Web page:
フルベッキ研究の新たな可能性 [in Japanese] Criticism on the Study about Verbeck [in Japanese]
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Guido Herman Fridolin Verbeck, a native of the Netherlands, was one of the first Protestant missionaries sent to Japan by the Dutch Reformed Church in America. From the time he arrived in Nagasaki in 1859 he gave lessons in foreign languages, taught Western sciences and technology and introduced Western constitutions to young Japanese in Nagasaki. He even had Bible classes for certain inquirers in the hope of introducing Christianity rightfully and legitimately to Japan. He soon became popular among Japanese who desired to get modern Western knowledge. After spending about ten years in Nagasaki, he was invited to Tokyo to work with the Japanese Government and to help establishing the present Tokyo University. It was at this period of time that he contributed in various ways to the modernization ofJapan. Verbeck's life and work was first introduced in his biography, Verbeck of Japan, published in the United States in 1900 by William Eliot Griffis. Griffis himself was invited to Japan as a teacher of chemistry and science by Verbeck, and because he stayed with Verbeck for a while in Tokyo, he actually observed how Verbeck worked for and served Japan and her people. Although Vbrbeck of Japan is one of the most important documentations for research on Verbeck,its author Griffismade many historicalmistakes and in some parts misunderstood the facts. Many historians seem to believe almost all the things Griffis said in his book and do not seem to question his comments. In this essay, I use many other historical sources to correct Griffis' errors, point out the mistakes the researchers made, and offer a more accurate view. During the period Verbeck stayed in Nagasaki, he taught at the Saga School which was financiallysupported by Prince of Saga.It is said that establishing the Saga School in Nagasaki is both Okuma Shigenobu and Koide Sennosuke's idea and it was they who invited Verbeck to their school as a director.Yet the details of the Saga School do not seem to have been told so far by any researchers. I try to clarify when and how Okuma and Koide tried to estahlish the Saga school. Although Verbeck went to a Presbyterian theology school and was ordained as a Dutch Reformed missionary, he was educated at the Moravian school in Zeist in the Netherlands and belonged to the Moravian Church until he entered Auburn Theology School in America in 1856. In my opinion, Verbeck was affected in many ways by the Moravian Church,as can be observed from the way he conducted mission work and preached the gospel. Since the Moravian Church has never been introduced to Japan, there are very few researchers on Moravian Brethren and practically nobody has studied the relation between Verbeck and the Moravian Church. It is necessary to take his original denomination into consideration to understand Verbeck's way of engaging himself in missionary work.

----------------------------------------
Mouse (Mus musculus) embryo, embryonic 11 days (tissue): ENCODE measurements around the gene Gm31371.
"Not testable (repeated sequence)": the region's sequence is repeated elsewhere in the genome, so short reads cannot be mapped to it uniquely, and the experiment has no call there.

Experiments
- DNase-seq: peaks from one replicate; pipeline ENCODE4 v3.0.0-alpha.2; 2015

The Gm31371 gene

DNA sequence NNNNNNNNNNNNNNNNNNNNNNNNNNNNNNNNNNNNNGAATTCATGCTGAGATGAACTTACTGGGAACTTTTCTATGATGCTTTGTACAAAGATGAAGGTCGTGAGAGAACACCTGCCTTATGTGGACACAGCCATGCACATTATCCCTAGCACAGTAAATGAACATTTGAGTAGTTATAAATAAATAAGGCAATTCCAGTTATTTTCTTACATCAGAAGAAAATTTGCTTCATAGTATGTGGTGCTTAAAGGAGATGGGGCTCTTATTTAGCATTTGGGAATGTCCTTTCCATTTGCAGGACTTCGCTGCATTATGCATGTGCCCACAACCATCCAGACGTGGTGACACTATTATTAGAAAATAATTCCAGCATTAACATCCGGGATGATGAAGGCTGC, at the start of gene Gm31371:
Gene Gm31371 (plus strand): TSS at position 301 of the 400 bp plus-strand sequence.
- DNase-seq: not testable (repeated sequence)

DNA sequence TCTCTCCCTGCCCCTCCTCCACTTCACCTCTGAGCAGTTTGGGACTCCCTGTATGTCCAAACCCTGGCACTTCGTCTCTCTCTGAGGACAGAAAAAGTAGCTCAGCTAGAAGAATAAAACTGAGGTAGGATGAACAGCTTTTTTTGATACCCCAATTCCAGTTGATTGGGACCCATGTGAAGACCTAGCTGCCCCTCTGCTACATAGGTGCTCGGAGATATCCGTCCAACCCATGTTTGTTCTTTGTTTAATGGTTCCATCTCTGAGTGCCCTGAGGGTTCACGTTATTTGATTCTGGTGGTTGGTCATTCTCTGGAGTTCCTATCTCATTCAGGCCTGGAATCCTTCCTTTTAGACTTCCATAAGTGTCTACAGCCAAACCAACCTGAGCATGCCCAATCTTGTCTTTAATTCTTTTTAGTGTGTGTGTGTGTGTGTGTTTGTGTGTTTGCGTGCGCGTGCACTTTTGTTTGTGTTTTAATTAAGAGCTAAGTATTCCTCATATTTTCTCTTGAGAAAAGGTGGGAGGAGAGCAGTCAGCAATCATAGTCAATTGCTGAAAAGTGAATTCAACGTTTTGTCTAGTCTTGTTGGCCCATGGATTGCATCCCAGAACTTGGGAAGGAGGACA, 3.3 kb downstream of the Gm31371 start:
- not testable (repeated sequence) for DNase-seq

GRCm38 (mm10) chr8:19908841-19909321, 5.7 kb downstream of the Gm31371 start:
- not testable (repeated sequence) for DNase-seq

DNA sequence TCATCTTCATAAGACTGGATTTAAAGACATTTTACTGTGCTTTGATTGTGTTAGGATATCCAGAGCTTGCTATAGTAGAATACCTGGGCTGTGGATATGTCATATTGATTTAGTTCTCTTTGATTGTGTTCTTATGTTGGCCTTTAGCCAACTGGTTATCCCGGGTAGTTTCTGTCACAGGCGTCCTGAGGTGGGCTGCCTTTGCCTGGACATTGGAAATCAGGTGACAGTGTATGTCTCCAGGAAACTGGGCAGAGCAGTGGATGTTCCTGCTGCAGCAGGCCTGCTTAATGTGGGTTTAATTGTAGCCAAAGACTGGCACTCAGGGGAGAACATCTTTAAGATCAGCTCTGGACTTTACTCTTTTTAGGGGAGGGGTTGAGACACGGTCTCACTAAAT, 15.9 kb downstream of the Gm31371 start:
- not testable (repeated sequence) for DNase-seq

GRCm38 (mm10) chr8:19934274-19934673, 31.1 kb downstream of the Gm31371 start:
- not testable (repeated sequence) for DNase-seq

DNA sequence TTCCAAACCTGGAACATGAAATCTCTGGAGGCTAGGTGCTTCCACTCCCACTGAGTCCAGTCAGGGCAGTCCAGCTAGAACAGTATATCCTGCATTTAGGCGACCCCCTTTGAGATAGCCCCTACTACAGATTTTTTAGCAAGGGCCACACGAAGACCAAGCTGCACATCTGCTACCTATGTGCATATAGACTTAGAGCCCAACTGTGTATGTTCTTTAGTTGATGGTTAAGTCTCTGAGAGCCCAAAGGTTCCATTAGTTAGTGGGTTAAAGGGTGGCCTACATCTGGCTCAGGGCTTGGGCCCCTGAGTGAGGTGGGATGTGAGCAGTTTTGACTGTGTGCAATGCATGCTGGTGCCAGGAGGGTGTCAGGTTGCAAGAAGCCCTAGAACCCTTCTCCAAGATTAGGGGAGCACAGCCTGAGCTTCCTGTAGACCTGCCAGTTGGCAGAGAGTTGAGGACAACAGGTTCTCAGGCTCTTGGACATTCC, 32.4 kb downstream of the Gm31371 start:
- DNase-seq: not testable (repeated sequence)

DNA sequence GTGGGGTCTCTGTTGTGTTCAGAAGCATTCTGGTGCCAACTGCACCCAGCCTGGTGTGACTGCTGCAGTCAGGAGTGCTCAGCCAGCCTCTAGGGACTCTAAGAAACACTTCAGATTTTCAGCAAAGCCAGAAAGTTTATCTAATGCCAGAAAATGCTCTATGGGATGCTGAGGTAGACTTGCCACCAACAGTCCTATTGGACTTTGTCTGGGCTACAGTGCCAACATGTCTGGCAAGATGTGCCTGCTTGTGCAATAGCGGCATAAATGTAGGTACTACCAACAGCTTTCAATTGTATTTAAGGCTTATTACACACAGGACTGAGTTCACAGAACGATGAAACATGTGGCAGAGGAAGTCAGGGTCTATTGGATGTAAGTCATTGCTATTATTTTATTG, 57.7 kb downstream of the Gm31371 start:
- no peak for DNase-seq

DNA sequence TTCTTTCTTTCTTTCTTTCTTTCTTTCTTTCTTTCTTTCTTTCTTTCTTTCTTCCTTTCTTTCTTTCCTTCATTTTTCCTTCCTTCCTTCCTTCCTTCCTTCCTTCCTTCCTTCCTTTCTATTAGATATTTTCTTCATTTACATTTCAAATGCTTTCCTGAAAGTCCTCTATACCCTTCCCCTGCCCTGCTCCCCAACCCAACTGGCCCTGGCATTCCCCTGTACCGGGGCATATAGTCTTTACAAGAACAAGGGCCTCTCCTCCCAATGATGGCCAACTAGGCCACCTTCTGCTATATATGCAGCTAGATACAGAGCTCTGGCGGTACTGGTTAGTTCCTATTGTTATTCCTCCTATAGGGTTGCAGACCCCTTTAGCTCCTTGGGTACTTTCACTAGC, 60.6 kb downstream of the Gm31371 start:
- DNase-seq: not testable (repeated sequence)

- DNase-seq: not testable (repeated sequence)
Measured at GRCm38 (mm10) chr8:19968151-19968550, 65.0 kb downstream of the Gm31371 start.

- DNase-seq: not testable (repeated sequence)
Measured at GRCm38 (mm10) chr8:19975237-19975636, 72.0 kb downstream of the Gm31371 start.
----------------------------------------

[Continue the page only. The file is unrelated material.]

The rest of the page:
- The St. Andrew's University journal of Christian studies
The St. Andrew's University journal of Christian studies (37), 19-43, 2001